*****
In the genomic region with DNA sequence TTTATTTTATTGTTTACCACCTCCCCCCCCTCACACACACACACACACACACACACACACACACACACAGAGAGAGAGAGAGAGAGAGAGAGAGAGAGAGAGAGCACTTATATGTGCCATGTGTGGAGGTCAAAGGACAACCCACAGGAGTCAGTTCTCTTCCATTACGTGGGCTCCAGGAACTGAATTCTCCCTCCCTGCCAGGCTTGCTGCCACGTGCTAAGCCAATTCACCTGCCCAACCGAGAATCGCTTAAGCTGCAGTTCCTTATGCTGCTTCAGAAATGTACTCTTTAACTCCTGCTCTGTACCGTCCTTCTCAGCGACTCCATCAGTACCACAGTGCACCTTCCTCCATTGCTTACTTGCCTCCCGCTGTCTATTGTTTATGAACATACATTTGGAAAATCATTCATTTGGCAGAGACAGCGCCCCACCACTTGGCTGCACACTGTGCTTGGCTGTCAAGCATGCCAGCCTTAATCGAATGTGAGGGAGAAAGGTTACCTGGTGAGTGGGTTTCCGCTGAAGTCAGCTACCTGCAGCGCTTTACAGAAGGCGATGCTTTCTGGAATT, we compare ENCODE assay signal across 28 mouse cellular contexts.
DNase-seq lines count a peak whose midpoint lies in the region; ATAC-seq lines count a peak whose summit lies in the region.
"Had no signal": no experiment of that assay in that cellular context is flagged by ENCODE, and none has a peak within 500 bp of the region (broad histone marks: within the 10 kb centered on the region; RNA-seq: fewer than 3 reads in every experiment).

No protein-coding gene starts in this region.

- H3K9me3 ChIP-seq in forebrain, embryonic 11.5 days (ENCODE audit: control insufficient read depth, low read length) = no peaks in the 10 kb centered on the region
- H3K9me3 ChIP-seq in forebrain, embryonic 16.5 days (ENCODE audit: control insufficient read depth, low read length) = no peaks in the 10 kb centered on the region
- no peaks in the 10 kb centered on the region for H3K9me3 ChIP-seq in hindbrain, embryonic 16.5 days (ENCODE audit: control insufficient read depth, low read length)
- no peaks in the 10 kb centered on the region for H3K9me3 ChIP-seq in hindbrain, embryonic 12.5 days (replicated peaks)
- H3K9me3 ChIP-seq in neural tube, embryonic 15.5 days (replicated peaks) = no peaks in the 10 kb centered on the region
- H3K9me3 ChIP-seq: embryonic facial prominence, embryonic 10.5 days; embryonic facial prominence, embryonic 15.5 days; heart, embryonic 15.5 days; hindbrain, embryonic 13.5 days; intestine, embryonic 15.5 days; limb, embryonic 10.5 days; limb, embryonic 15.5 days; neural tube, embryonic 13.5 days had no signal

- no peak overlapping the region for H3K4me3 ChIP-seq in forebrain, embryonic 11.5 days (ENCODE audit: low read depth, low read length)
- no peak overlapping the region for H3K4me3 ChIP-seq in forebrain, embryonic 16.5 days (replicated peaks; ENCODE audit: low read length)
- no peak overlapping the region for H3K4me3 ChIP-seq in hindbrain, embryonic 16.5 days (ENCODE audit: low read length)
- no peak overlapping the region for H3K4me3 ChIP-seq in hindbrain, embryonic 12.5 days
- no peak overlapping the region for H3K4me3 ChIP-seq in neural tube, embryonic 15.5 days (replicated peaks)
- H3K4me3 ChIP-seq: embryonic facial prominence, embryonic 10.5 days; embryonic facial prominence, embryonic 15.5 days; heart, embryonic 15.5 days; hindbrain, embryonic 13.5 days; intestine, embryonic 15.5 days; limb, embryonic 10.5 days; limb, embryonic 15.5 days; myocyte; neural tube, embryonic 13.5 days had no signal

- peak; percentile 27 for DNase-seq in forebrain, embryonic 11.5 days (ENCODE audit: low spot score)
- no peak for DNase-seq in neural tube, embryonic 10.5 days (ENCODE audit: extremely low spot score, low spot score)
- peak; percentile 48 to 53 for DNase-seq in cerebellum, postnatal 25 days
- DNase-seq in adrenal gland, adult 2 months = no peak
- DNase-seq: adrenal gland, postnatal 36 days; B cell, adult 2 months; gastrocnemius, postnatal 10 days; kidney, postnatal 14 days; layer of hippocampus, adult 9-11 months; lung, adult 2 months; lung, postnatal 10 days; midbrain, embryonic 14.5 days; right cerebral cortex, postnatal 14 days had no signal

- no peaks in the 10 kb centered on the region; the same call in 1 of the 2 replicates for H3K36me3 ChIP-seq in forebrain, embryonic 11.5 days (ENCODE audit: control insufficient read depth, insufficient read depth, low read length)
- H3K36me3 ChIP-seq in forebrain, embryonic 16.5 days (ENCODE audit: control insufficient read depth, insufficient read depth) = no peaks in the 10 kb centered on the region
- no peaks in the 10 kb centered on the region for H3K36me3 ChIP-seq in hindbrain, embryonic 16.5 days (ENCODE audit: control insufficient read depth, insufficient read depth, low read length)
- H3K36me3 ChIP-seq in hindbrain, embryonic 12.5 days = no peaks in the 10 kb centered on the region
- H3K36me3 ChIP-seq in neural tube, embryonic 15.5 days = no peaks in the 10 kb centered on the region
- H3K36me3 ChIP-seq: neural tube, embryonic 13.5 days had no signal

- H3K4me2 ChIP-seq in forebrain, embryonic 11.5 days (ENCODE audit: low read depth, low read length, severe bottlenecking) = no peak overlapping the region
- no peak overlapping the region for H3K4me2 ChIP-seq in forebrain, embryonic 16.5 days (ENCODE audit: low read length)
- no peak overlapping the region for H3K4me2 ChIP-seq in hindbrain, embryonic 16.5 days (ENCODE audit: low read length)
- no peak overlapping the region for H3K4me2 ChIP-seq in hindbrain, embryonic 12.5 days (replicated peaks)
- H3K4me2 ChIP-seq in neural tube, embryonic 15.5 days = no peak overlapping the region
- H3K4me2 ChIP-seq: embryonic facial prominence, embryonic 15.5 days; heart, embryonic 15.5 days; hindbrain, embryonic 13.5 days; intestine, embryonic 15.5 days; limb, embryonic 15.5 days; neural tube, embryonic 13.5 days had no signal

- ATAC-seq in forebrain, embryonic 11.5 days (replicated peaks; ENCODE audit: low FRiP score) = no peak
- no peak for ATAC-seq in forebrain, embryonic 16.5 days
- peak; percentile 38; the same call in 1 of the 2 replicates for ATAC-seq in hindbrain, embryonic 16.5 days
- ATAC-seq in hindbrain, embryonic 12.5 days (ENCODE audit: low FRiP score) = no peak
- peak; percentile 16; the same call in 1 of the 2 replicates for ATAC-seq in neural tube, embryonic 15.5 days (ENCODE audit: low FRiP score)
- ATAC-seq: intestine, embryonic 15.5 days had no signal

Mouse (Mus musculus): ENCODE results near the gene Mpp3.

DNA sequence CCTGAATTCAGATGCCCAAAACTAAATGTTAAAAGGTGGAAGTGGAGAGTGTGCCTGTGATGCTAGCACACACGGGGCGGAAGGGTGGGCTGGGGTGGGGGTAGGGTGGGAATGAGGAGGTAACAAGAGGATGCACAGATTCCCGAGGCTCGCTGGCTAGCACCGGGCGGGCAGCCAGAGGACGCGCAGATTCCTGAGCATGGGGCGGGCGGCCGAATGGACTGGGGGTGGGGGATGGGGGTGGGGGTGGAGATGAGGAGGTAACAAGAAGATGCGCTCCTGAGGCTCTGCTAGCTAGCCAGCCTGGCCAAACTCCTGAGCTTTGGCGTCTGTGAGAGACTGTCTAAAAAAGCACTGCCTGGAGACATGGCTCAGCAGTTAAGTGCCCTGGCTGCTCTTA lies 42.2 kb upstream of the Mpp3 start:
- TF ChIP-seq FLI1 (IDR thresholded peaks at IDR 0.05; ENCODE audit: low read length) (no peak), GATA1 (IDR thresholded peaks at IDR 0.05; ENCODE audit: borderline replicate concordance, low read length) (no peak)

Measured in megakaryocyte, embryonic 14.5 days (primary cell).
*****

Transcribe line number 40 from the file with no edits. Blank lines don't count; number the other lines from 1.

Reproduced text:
Mouse (Mus musculus): ENCODE results near the gene Mpp3.